Brooklyn, N.Y.—Complaints about the Chicago Bulls’ substitution patterns—or lack thereof—are well-documented. At no point are those practices more scrutinized than when they concern Derrick Rose’s playing time.
The topic of Rose’s minutes is relevant at the moment, because he recently returned from his third knee surgery in four years. But it’s been an ongoing discussion for four years, or since the Bulls star suffered a torn ACL during garbage time of a first-round playoff series against the Philadelphia 76ers in 2011.
Perhaps the fact that Chicago deals with injury so often lends itself to what is perceived as a checkered history with injured players. Whatever the case, through these dealings emerged the perception that the Bulls and its head coach, Tom Thibodeau, run players into the ground.
Enter Rose, the face of the Bulls franchise, a man whose own misfortunes no doubt feeds into the negative outlook surrounding the team's ability to keep players healthy. Rose has played in four games thus far in this recent return and showed familiar flashes of his old self on occasion. But while those fleeting moments of vintage Rose can prove tempting for a team playing meaningful games, the Bulls have gradually brought Rose back into the fold.
Rose's minutes increased in each of his first three games after returning from meniscus surgery for his right knee on March 8. Rose started at 19 minutes against Orlando and 20 against Miami in back-to-back games, and, finally, ballooned to 28 against Philadelphia. His production rode along the same trajectory, as his return kicked off at nine points against the Magic, pushed up to 12 against the Heat, and jumped to 22 against the Sixers.
Rose was well on his way to entering into a similar cycle, one in which he returns from injury and jumps right into major minutes. It wasn't by design, but Rose played quality minutes in the Bulls' 113-86 win over the Brooklyn Nets. He spent 23 minutes on the court and sat out of the fourth quarter, finishing the night with 13 points, seven assists and three rebounds.
"I wanted to play, but at the same time there is nothing wrong with resting," Rose says. "Now tomorrow I'm going to shoot a little bit more to make up for the five or six minutes that was supposed to play in he fourth quarter. I know I'm going to work out tomorrow."
The concept of rest is something that Rose—and the Bulls, at large—need to embrace going forward. What could be a long postseason run is on the horizon for the Bulls, and Rose, who is only 26 years old, plays in such a manner that he must take a load off whenever possible.
This much was evident on Monday. While cognizant of Rose’s minutes, Chicago did not shortchange the pro-Bulls crowd on hand. Rose's minutes were neatly managed in each quarter. He played the first eight minutes of the game, returned at 6:20 in the second quarter and was taken out with 3:30 remaining in the third quarter.
Playing in short spells allowed Rose to remain aggressive. He pushed the ball forward in transition and lived in the lane, and was especially dynamic in one second-quarter stretch during which he hit a midrange jumper, followed up with two three-pointers and assisted on a Pau Gasol finish. The most distinctively Rose moment, however, came when he tight-roped the baseline and leapt backward to finish a reverse layup.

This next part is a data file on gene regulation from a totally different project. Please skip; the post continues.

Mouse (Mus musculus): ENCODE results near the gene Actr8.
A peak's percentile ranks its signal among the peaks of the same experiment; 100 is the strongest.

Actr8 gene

"I think it's one of his strengths," Thibodeau says of Rose's explosiveness. "There's no one like him. He's got that power, quickness and speed, it's very unusual. I don't know if anyone else is like him in the league.
"So what that does for your offense is get you easy scoring opportunities and it could force the defense to collapse. When he's attacking the rim, it doesn't necessarily have to be to the rim, but the paint, you're going to get good shots. I thought he did that," says Thibodeau. "He had a couple pullups that got him going and when he does that we're going to be good."
Rose has missed so many games over the past few seasons that each game is an odyssey. His style remains unchanged, but the expectations and reactions around him have. When Rose falls to the floor and rises with a slight limp, the crowd stops. If he takes a dive after being fouled on a drive, his teammates are quick to come to his aid.
The same mental state stands for Rose's opponents, who all have different ideas about how to neutralize him during this most recent return. The Nets chose to push Rose toward the big men in an attempt to slow him. In response, Rose made his way into the paint and found Pau Gasol and Taj Gibson. At this point, only the fourth quarter is missing, Rose says.
He's played in 50 games this season, but the pace at which the Bulls have reinserted Rose is the right one. As was predicted to start the season, the Bulls are considered one of the few teams who could emerge from the Eastern Conference. Throughout this process, no matter the circumstances, the focus for Rose's minutes should not shift to quantity.
"You're trying to get him into a rhythm, and it's more the quality of his minutes, too," says Thibodeau. "I think he's playing his minutes with great intensity, and that's what I want him to do. And I felt like he could have gone in. If the game was a different game, he would have gone in. But I think his wind is coming around, his conditioning is improving, his timing is improving, so those are all real good signs. Positive signs."